Latest Field cricket Stories
The long-standing consensus of why insects stick together after mating has been turned on its head by scientists from the University of Exeter. Published today in Current Biology, their study shows that, contrary to previous thinking, females benefit from this arrangement just as much as males.
Tracing the success of individual wild insects in leaving descendants is now possible according to new research by University of Exeter biologists using a combination of digital video technology, tagging and DNA fingerprinting.
Scientists have found new evidence to explain how female insects can influence the father of their offspring, even after mating with up to ten males. A team from the University of Exeter has found that female crickets are able to control the amount of sperm that they store from each mate to select the best father for their young.
UC Riverside biologists researching the behavior of field crickets have found for the first time that female crickets remember attractive males based on the latter's song, and use this information when choosing mates.
In a study published in the Dec 24 issue of the online, open-access, peer-reviewed journal PLoS ONE, Judge and co-author Vanessa Bonanno show that, indeed, males with larger heads and mouthparts are more successful in fights with smaller-headed rivals.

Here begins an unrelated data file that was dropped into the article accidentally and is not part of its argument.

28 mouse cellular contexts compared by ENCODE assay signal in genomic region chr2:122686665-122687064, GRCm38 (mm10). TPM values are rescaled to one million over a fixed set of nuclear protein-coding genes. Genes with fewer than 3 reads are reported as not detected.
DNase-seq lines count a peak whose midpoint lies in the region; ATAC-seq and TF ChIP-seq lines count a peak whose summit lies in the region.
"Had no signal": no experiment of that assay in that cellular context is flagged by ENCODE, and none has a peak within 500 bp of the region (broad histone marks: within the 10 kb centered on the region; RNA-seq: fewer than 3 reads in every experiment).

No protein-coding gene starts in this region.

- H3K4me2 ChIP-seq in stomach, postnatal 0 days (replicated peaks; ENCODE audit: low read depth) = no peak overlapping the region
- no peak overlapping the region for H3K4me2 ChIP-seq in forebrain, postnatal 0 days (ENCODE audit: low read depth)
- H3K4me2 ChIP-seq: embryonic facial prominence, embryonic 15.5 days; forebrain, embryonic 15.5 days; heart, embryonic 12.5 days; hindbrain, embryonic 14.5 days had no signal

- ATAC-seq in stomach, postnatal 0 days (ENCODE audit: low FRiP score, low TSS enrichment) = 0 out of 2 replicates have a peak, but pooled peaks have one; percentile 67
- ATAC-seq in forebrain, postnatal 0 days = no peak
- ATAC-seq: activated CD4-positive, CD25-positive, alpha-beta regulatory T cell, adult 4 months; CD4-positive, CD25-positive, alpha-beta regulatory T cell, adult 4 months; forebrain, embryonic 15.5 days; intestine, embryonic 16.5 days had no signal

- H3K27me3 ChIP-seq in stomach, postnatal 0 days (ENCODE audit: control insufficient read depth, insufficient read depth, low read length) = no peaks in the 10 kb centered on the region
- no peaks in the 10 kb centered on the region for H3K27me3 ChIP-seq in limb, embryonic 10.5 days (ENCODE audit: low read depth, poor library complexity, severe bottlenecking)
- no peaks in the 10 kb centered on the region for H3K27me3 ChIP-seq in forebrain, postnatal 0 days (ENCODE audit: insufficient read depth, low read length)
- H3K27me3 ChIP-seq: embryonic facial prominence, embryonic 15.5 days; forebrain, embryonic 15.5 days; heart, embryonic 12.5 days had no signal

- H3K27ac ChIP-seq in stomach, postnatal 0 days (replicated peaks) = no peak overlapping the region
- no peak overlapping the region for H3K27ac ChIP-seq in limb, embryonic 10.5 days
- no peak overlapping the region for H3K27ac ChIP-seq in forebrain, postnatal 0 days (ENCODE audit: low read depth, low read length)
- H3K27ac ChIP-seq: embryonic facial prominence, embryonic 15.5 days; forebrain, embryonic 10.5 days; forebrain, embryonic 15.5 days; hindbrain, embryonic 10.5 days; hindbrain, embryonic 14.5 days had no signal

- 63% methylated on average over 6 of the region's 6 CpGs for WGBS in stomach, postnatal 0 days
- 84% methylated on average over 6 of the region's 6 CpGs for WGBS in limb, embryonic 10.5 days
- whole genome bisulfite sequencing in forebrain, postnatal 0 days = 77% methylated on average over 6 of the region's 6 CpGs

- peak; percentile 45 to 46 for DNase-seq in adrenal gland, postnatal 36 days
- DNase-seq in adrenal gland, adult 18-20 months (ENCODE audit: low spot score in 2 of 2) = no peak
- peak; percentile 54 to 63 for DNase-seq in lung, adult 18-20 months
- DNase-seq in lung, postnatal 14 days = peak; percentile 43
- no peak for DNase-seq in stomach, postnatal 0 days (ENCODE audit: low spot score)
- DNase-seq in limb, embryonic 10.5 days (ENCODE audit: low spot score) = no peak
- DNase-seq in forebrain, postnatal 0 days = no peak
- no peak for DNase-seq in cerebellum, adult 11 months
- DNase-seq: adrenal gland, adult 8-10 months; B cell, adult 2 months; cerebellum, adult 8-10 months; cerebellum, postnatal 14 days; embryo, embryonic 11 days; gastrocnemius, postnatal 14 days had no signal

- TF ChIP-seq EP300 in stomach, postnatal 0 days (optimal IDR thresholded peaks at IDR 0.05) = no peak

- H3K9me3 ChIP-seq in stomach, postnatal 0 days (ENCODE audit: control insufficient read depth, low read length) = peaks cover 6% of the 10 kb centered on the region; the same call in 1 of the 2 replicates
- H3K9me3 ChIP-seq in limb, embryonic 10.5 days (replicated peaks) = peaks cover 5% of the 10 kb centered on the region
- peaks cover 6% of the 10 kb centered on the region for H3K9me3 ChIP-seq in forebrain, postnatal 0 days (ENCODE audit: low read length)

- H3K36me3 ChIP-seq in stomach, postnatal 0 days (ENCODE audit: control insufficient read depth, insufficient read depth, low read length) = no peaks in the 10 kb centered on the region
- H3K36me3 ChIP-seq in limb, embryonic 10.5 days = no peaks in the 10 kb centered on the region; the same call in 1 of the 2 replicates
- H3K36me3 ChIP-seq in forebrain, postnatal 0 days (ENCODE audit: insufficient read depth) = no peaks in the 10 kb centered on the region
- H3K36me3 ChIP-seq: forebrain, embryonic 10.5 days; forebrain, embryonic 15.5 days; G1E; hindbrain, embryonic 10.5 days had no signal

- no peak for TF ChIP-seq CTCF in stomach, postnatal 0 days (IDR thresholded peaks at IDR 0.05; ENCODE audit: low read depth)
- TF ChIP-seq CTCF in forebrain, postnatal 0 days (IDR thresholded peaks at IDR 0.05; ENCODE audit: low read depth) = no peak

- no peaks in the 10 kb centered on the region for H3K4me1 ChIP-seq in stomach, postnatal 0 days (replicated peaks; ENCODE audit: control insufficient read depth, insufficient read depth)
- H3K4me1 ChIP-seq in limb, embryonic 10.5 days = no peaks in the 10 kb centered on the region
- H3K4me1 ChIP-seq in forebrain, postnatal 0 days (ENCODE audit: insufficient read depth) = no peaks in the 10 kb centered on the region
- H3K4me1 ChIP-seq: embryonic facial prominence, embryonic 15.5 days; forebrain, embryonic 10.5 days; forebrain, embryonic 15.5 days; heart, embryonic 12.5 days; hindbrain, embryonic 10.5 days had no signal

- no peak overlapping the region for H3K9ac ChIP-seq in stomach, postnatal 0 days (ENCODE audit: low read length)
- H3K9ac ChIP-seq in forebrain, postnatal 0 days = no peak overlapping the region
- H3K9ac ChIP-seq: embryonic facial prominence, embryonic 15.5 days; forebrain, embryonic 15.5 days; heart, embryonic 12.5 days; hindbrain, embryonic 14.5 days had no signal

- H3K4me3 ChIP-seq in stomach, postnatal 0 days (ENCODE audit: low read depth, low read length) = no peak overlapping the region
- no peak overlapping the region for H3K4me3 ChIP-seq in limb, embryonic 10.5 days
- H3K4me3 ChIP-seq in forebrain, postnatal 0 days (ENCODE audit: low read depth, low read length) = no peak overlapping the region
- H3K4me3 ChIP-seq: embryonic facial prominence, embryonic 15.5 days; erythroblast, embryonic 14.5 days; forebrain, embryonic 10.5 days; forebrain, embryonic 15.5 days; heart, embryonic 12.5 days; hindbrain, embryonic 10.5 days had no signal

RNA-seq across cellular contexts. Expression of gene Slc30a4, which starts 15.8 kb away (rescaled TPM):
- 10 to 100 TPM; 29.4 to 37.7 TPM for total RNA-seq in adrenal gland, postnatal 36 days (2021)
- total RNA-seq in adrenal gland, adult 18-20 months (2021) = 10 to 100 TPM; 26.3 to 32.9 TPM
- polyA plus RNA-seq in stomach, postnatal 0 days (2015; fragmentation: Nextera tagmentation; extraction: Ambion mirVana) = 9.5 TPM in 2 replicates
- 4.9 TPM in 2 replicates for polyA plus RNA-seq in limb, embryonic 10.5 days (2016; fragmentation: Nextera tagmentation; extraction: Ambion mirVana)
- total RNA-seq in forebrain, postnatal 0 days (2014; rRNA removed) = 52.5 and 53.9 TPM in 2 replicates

They congregate on patios, slip into stairwells and, if they're crunched under foot, oh do they stink. Crickets are here in force, annoying Texans earlier than usual - thanks to the year's wet weather in much of the state.
Crickets, family Gryllidae (also known as "true crickets"), are insects which are related to grasshoppers and katydids (order Orthoptera). They have somewhat flattened bodies and long antennae and are known for their chirp (which only male crickets can do; male wings have ridges that act like a "comb and file" instrument). They chirp by rubbing their wings over each other, and the song is species-specific. There are two types of cricket songs: a calling song and a courting song. The...
Crickets, family Gryllidae (also known as "true crickets"), are insects related to grasshoppers and katydids (order Orthoptera). They have somewhat flattened bodies and long antennae. Crickets are known for the loud chirping noises they make by rubbing their wings together. Only male crickets sing as the male wings have ridges that act like a "comb and file" that produces a song that is species specific. Interestingly in 1970, Dr. William H. Cade discovered that the parasitic fly Ormia...
- Withering but not falling off, as a blossom that persists on a twig after flowering.